Announcing the 2019-2020 Words Alive Westreich Scholars!

“I want to become a school counselor to help other youth understand the importance of education… As a school counselor, I will be able to counsel students about the power of their choices and teach them the same skills that helped me to succeed. The Words Alive Westreich Scholarship will help me to further my education and effectively use my personal experiences to relate to students.”
Brittany Jackson, Words Alive Westreich Scholar & Mentor

An image of three of our scholars at the 2018 Words Alive Westreich Scholarship Award Ceremony: Antonise Stewart (left), Domminiece Willis (middle), and Brittany Jackson (right).

An image of three of our scholars at the 2018 Words Alive Westreich Scholarship Award Ceremony: Antonise Stewart (left), Domminiece Willis (middle), and Brittany Jackson (right).

Here at Words Alive, we are incredibly excited to announce our Words Alive Westreich Scholars for the 2019-2020 school year! The transition from high school to college is difficult enough as it is, but when you have to navigate housing and food insecurity, child care, a lack of positive adult mentors, and much more, succeeding in school becomes that much harder. We all deserve to pursue our passions through education, and all our our scholars exemplify how a little support can go a long way.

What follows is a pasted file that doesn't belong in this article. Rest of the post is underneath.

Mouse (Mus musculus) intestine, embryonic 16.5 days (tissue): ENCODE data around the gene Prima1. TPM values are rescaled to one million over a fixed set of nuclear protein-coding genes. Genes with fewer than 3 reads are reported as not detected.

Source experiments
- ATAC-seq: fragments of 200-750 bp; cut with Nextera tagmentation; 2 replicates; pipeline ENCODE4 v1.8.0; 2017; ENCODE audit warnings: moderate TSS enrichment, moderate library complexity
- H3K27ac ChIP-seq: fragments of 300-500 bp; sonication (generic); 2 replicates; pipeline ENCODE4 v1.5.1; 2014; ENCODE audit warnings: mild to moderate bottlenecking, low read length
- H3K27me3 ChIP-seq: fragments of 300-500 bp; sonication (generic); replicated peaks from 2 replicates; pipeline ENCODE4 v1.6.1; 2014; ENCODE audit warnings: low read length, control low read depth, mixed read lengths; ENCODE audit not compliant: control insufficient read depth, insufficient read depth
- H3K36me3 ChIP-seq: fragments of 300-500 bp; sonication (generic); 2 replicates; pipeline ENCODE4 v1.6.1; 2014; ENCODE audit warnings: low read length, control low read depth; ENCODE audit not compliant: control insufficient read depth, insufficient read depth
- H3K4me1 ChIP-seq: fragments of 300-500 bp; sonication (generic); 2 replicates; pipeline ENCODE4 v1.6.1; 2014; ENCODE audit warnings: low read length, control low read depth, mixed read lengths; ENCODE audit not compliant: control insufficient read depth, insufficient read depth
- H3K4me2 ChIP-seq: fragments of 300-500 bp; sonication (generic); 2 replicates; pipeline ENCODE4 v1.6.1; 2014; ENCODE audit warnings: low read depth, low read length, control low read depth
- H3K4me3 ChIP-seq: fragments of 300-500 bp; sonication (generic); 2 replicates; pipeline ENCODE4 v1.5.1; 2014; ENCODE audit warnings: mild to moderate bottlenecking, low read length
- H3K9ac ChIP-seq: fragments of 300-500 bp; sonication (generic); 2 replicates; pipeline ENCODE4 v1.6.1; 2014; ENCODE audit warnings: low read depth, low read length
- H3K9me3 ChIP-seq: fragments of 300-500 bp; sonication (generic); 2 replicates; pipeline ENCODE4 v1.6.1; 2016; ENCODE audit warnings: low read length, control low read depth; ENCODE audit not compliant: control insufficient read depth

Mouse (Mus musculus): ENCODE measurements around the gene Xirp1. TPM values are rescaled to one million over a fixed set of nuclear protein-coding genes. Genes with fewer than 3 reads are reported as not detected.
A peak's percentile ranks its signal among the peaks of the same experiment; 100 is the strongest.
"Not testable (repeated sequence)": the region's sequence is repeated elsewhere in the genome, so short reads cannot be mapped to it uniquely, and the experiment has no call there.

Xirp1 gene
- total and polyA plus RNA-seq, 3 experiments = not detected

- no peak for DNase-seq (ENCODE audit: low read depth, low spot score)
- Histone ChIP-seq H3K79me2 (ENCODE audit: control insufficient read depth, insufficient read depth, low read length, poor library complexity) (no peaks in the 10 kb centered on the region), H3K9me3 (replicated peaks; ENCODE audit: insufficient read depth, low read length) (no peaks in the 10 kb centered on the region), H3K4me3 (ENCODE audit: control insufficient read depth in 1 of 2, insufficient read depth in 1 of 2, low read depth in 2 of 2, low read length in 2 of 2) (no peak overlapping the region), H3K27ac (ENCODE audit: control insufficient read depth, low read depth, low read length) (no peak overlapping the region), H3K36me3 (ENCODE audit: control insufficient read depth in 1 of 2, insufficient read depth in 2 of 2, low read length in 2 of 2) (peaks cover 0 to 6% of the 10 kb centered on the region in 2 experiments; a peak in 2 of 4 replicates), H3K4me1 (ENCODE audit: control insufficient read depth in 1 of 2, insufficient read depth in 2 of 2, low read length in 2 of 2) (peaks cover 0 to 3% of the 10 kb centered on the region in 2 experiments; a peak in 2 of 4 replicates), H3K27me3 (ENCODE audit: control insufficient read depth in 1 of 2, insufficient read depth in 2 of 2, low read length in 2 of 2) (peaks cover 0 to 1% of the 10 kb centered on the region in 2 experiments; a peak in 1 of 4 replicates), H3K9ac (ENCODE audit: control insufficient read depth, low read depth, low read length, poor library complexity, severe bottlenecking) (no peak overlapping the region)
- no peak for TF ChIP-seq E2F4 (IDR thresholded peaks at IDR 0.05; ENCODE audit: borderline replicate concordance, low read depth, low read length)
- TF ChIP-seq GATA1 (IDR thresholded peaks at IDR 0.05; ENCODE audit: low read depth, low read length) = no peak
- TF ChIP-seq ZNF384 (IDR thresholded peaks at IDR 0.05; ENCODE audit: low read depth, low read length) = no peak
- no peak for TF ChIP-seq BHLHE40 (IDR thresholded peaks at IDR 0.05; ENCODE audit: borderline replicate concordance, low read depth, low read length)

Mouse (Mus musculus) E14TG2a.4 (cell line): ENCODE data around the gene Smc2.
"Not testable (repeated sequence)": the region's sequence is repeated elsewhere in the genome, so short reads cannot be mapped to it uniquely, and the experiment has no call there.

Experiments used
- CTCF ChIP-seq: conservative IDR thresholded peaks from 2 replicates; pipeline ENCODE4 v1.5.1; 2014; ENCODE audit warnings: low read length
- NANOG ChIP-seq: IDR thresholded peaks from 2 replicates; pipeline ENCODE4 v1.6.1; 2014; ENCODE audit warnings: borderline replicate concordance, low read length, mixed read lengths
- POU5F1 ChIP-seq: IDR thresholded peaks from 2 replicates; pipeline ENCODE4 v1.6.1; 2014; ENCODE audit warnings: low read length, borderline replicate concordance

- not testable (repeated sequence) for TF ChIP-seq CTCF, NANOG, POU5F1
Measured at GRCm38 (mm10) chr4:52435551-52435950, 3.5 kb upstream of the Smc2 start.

Brittany Jackson was a Words Alive Westreich Scholar all throughout her time at the University of California, Santa Cruz. She developed a strong relationship with her Words Alive mentor, Sarah Archibald, who helped her along the way. She graduated, came back to San Diego, and then started volunteering with us as a mentor. Now, as she pursues her Masters at the University of San Diego, she has become a Words Alive first by being both a scholar and a mentor in the program!

Lexi, Zaphire, and Domminiece all graduated with Associate’s degrees last May and all started at San Diego State University this past fall. Just like the transition from high school to community college, the transition from community college to a four-year university presents its own challenges. They all struggled in their own ways but in their struggle learned more about themselves and what they needed to do to succeed. Along the way, our WAWS workshops provided support in terms of professional and personal development, and helped them learned skills such as time management, networking, and financial literacy.

Janett, one of our first-year scholars, went back to high school in her early 20s and is now earning her diploma. She is dedicated to using her lived experiences to relate to students and guide them on a positive path as a school counselor.